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    I thought the Golden Triangle of amps was something more like this...

    Golden Triangle Rule of guitar amps-my-tweed-family-jpg

  23. #22

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    I've been using a DV Mark Little Jazz for almost everything. That includes 19 pc big band with un-mic'ed horns. Electricity only on guitar, keys and bass.

    It typically costs $350, but I've seen it on sale for $300. It's loud and clean enough for my applications. It weighs 15 lbs.

    I'd call it inexpensive and lightweight.

    Loud? Depends on your context. My feeling is that, if I need more volume, there ought to be a PA.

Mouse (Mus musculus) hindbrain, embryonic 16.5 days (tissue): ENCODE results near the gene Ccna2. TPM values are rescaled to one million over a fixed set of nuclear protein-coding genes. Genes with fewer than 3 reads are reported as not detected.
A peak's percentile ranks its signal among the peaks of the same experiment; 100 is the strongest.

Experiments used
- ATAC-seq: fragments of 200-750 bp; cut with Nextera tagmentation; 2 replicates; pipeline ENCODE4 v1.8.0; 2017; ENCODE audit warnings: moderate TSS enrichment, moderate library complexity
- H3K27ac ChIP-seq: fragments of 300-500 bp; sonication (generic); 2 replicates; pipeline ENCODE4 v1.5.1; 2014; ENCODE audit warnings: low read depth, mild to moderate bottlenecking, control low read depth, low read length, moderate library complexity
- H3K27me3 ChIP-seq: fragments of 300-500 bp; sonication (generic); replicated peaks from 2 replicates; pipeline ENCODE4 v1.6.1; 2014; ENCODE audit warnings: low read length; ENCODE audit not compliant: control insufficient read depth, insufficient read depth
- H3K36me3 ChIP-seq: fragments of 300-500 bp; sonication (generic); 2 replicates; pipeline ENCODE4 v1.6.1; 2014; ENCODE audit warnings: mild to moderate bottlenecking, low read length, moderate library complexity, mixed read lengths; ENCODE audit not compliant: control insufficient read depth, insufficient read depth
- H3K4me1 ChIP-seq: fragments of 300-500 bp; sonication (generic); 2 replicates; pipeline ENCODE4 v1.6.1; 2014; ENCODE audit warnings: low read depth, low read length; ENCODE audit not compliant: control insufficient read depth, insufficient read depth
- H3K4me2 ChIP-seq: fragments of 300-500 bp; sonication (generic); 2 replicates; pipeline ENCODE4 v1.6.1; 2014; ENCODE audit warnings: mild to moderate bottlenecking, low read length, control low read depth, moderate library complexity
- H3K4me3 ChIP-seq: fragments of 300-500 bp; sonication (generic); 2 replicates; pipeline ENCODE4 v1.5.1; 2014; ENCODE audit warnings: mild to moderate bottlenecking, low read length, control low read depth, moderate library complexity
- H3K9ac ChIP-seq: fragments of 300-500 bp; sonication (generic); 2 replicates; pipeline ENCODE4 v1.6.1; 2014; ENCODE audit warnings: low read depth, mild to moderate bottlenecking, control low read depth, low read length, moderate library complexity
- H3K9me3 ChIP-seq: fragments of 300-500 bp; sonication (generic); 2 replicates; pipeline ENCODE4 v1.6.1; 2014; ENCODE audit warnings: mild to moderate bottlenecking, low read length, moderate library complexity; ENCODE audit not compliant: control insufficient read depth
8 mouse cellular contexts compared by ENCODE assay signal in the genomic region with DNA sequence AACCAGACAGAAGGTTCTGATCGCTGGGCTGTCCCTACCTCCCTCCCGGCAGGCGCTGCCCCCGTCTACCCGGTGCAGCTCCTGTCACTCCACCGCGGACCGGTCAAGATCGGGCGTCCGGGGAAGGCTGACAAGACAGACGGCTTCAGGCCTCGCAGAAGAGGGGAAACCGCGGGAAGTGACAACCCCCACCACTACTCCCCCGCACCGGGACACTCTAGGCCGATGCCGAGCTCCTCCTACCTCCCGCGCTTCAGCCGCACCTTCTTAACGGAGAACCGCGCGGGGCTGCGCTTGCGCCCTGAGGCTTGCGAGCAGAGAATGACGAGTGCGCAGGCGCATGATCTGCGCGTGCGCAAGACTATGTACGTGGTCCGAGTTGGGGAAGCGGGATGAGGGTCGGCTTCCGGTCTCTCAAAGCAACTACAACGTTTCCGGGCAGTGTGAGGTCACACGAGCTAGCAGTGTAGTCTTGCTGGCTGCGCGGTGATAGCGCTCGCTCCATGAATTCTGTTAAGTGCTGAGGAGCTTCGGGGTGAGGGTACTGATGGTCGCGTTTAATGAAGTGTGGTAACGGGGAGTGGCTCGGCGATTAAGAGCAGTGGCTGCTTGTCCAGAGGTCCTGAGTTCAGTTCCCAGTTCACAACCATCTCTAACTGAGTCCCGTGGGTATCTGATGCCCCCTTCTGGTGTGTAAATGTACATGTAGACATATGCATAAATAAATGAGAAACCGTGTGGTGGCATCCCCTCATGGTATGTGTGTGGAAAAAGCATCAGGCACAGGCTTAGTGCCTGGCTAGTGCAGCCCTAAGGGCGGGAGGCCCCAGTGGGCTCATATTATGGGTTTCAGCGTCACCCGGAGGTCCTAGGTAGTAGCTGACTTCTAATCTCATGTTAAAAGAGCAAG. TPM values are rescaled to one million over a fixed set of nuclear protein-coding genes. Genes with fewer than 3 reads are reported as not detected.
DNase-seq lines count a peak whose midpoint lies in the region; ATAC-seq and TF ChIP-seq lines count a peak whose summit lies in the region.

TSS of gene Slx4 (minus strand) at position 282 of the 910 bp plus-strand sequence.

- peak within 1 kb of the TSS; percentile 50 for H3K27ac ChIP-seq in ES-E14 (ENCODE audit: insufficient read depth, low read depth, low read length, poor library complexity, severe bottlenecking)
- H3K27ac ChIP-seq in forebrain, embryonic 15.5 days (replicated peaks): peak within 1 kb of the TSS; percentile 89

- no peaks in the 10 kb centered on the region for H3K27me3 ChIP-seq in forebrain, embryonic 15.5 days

I think the AER Compact 60 qualifies, among others I don't have personal experience with.

  24. #23

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    The Golden Triangle was the largest opium-producing region in the world until Afghanistan took over in the early 2000's. Currently it's thought to be the largest meth production area in the world.

    Never been there, but except for the criminality it sounds like an interesting place to visit.

    As far as amps, my Fishman Artist is kind of a Holy Grail, at least for me. Reasonably affordable (about $500), reasonably light (about 25#), LOOUD, very versatile and will amplify anything from a singer or a mandolin to an archtop or Tele. The only thing it won't do well is overdrive/distortion, though I think you could get a pedal for that if that's your bag.

    My Fender SCXD is also a pretty good deal which I've gigged with. Not too expensive or heavy as tubish amps go.

  25. #24